Available at Amazon.com and BarnesAndNoble.com
Also, be on the lookout for the followup to City Under the Moon called Moonrise Duet that will be available December 2013.
City Under the Moon is a well written action adventure novel, but that’s not surprising considering who the author is. Hugh Sterbakov was nominated for an Emmy for his work on Robot Chicken: Star Wars and Robot Chicken: Star Wars Episode III. He also co-created the Freshman comic books with Seth Green and also wrote Hell & Back which is a stop-motion feature film. Sprinkle in an MFA in screenwriting and you’re guaranteed the writing is going to be rock solid. Enough about Hugh, let’s focus on his book. City Under the Moon takes an outbreak approach to the werewolf story which, I think, is a semi original plot. The werewolf plague is spreading through Manhattan on New Year’s Eve eventually getting the attention of the FBI, the military, and the President. In the beginning it starts with one or two cases of werewolf attacks, but that quickly multiplies. The military is deployed to Manhattan to, at first, evacuate civilians, but that quickly devolves into a quarantine of the island where the military is battling huge waves of zombies… I mean werewolves. An interesting idea that comes along with the werewolf outbreak is the fact that werewolves only change when the moon is out. So through the story there are these times during the day when people have time to prepare, sort of like the calm before the storm. But during these times there are people walking around among them that may have been bitten by a werewolf, don’t know about it, forgot about, or are trying to hide it, and when the moon comes they change into werewolves right next to their loved ones. So it’s like a disease that is only deadly when the moon is out and makes everyone suspicious of each other during the day. Although the story takes on a scientific pretext, the origin of the werewolf outbreak comes straight from werewolf lore and is resolved according to those rules. At one point the characters have to travel to Transylvania to find the werewolf’s lair (the scene does not disappoint). The scene stands in stark contrast to the rest of the book as it seems like it’s pulled from an old Dracula novel. The last half of the book is a race against the clock to take out the werewolf leader before Manhattan is overrun and the wolf plague spreads beyond the island. There are several characters in the book, but I consider Brianna Tildascow and Lon to be the two main characters. These characters have well defined motivations and well developed character traits. Tildascow is an FBI agent that is part of a secret government program to create super soldiers (which pretty much means she kicks ass), she has some abandonment issues that leads to promiscuity and a need to throw herself into her work. And Lon who is your typical anti-social, self-aggrandizing, misanthropic nerd (I’m pretty sure there ‘typical’…right) who happens to be the world’s foremost authority on the occult, specifically werewolves. There is rarely a dull moment in the novel where you’re not learning about the interesting characters, learning about the werewolf disease, learning about werewolf lore, or where werewolves are either killing or being killed. Now to discuss what I didn’t like about the book….. Well that’s enough about that. LOL. Ok, gun to the Hungry Monsters head, there were a few things that didn’t digest well, but City Under the Moon is a non-stop action packed thrill ride with very few missteps.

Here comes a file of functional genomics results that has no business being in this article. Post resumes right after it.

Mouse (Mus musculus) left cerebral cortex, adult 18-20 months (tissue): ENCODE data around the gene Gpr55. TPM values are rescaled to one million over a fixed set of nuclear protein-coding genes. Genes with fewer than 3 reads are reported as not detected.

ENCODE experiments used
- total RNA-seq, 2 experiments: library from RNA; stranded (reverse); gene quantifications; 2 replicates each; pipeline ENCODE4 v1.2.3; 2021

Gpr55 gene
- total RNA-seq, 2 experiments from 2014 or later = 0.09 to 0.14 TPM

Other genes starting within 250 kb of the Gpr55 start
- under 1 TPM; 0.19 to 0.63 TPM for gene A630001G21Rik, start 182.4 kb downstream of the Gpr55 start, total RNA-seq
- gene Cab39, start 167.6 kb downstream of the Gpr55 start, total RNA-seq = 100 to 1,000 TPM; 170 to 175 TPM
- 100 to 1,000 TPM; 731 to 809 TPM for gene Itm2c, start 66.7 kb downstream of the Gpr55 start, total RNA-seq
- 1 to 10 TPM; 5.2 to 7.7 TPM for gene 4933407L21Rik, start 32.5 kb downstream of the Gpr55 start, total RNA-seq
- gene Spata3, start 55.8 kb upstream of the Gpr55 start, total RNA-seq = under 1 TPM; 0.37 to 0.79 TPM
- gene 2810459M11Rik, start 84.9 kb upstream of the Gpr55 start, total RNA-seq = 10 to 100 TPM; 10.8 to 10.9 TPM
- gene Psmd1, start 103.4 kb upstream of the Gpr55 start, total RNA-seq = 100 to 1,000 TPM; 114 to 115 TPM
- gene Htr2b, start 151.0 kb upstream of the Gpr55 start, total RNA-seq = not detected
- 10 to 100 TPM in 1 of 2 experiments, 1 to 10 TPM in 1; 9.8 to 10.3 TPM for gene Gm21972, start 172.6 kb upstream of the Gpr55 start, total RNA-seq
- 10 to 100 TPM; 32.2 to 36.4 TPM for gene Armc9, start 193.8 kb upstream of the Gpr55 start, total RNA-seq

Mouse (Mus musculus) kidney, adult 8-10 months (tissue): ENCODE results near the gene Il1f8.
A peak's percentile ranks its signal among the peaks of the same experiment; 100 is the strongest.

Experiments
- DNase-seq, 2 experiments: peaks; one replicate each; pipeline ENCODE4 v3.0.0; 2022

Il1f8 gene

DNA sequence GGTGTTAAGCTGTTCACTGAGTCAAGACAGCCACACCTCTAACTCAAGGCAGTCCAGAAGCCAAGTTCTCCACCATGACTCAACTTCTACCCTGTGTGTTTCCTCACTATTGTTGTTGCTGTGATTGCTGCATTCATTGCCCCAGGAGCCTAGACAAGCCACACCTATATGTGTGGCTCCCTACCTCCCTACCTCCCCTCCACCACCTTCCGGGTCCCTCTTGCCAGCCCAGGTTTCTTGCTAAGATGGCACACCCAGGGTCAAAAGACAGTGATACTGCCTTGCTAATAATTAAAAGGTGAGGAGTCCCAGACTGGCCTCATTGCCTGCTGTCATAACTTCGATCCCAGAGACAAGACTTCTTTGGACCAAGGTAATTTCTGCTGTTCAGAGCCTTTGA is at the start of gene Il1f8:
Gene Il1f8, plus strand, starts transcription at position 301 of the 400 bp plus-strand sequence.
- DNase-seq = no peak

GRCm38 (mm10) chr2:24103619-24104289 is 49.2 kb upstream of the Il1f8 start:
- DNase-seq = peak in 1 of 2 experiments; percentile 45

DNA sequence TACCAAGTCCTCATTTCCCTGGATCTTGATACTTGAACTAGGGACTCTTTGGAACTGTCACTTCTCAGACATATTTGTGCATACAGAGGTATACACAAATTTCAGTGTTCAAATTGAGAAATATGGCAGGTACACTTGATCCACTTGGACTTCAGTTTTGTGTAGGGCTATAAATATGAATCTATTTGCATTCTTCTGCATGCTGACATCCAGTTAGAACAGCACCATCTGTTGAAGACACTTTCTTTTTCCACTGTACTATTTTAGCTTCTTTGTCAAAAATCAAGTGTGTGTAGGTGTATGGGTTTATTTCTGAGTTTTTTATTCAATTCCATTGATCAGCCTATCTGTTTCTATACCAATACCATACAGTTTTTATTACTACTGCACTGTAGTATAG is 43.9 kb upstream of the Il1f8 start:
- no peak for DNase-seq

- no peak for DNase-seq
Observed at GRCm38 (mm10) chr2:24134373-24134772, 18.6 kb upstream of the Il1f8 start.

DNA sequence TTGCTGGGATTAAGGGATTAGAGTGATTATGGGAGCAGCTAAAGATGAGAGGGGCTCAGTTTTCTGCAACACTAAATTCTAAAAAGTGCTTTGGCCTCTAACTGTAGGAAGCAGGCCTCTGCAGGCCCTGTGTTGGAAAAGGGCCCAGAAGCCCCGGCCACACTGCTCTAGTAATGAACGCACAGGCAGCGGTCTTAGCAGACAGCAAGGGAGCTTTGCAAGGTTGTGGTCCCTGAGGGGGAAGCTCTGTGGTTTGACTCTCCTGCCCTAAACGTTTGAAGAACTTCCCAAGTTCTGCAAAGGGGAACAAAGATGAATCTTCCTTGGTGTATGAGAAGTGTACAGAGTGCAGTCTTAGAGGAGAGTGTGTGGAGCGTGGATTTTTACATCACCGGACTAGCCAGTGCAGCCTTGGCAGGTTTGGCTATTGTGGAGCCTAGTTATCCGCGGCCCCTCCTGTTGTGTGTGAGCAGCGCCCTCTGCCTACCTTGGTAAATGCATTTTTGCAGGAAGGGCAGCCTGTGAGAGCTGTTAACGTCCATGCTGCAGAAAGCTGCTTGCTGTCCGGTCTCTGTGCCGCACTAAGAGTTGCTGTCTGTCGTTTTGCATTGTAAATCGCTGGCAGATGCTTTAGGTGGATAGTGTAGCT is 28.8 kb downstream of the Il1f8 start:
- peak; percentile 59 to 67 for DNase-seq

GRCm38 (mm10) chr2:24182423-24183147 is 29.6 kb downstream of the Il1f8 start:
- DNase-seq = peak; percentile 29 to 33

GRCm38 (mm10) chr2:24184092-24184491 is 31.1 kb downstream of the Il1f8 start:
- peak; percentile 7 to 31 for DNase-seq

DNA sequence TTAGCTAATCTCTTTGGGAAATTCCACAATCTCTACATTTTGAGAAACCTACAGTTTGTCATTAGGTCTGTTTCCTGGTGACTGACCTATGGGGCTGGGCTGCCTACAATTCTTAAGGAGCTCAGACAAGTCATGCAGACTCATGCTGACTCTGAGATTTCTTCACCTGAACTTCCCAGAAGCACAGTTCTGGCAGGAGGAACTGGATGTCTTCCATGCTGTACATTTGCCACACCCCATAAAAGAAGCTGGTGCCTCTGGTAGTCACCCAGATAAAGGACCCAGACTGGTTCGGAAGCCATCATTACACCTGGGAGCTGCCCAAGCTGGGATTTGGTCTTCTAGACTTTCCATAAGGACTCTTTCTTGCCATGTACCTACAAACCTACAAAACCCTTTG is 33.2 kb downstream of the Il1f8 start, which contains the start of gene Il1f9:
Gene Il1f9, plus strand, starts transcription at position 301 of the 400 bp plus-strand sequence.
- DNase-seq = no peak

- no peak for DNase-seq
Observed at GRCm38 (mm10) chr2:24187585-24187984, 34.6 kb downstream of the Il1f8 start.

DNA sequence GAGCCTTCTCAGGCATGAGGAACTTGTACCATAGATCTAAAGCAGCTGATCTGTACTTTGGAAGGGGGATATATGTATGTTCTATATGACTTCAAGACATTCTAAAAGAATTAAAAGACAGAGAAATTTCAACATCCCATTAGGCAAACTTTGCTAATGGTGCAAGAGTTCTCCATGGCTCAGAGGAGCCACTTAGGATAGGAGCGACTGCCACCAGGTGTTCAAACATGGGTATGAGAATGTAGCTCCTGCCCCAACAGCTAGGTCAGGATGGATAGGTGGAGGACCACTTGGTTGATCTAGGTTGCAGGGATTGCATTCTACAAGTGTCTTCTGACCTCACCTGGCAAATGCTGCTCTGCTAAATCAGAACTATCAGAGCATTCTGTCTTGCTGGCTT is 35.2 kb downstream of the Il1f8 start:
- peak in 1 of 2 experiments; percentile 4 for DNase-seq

Published March 1, 2012